I remembered seeing coverage of this in the News and Observer in the past, but hadn’t been able to attend. I circled it on the calendar this year and signed up to volunteer to give myself extra incentive to get out there.
Week four is in the books, and overall I am happy with how it went. The weather was good, I got in a complete set of workouts, and nearly hit my mileage target.
Fall Temps Are Here… Just Kidding!
We had a couple of days this week where the high only reached the upper eighties, the humidity stayed below 50%, and the mornings almost felt cool. It was a nice break while it lasted. I had forgotten how much easier it is to run when you don’t feel like you’re breathing underwater and what it felt like to not start sweating after stepping out the door. By the end of the week, though, the weather reverted to hot and humid conditions reminding me that summer will be around for another month or so.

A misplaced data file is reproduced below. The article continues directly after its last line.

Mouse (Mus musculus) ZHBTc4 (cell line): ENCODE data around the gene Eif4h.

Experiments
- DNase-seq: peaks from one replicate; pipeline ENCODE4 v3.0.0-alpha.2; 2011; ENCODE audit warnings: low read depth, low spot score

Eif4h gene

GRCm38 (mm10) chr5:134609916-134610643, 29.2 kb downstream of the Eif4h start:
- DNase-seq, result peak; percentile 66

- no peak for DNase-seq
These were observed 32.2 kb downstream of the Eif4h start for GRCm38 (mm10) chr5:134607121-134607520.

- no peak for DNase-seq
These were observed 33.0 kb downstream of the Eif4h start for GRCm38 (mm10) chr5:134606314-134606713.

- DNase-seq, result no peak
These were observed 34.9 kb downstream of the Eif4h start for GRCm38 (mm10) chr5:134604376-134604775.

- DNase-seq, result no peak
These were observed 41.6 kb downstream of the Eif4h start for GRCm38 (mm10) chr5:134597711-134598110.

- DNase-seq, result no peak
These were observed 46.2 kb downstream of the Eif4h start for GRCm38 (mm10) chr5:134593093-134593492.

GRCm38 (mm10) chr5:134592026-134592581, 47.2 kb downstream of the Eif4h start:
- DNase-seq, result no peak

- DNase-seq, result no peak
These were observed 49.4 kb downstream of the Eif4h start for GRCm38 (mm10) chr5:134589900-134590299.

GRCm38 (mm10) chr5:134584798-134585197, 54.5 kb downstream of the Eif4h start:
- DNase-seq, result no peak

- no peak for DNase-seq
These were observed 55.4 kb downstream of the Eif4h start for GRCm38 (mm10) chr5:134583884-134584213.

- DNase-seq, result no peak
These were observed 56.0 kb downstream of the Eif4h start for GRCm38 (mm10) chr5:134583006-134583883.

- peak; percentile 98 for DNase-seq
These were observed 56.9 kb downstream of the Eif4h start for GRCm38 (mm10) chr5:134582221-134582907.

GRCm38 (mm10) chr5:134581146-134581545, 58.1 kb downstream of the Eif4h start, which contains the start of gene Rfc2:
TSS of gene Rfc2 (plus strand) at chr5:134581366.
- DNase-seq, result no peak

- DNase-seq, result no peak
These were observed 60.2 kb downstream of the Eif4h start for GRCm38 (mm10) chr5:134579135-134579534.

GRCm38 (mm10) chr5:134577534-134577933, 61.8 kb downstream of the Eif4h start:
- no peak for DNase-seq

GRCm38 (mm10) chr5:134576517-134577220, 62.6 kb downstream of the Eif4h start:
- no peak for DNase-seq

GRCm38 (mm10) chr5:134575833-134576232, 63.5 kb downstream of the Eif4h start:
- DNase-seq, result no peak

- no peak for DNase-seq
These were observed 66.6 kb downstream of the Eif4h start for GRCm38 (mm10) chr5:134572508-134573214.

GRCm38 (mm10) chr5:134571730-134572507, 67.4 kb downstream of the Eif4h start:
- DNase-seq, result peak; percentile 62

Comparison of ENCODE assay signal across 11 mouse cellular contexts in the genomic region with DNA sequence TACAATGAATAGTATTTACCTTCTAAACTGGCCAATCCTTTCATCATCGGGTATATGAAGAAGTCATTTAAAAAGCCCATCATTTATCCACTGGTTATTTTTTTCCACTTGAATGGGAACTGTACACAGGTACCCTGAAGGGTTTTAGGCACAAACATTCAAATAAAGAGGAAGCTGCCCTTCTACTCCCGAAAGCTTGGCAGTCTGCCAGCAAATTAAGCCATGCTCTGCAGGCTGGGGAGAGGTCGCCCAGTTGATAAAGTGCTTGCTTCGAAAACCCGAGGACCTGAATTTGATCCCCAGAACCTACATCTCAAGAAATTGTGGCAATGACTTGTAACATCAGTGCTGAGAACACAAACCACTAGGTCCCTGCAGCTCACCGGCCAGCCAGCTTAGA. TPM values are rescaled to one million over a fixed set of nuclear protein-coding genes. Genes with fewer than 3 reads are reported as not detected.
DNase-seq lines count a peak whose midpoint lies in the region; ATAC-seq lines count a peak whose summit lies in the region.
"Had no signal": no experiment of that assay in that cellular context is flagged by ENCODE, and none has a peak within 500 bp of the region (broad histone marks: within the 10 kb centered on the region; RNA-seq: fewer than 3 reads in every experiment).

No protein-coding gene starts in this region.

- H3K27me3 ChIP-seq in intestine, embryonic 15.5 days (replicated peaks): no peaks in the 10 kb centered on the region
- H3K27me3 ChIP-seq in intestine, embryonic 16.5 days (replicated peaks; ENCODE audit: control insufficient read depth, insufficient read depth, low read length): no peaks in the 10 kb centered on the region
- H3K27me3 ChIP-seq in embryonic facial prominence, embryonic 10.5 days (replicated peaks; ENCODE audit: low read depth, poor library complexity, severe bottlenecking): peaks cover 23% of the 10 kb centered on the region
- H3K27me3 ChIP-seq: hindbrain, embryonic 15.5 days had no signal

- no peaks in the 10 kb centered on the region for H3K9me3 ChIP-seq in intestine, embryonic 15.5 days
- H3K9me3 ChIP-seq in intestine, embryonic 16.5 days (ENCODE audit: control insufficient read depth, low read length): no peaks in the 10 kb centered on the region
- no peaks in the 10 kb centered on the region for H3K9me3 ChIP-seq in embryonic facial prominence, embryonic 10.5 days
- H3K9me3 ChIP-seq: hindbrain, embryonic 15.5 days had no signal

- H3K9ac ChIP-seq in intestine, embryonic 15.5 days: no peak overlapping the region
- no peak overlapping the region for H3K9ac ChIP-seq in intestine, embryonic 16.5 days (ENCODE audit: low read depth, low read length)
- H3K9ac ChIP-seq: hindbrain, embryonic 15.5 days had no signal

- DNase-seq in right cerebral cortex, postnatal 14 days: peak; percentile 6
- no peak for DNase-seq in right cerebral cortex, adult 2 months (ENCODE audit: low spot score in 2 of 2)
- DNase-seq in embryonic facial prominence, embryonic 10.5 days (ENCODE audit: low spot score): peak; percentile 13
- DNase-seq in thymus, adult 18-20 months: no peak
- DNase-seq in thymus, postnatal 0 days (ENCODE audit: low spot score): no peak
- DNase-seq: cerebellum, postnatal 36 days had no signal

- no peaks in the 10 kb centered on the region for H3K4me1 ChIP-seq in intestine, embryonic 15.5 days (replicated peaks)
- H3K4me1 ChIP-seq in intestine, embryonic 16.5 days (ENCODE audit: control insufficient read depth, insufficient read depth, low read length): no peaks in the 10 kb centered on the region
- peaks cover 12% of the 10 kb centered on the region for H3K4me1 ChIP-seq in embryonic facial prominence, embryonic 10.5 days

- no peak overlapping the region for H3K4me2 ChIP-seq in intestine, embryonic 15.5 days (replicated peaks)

When I first started dating my wife, my future father-in-law heard I was a runner and a reader and gave me a copy of Alan Sillitoe’s “Loneliness of the Long Distance Runner.” He loved the book (short story, in this case) and especially the film version. I thanked him, but since I seem to collect books it laid dormant on my shelf for years.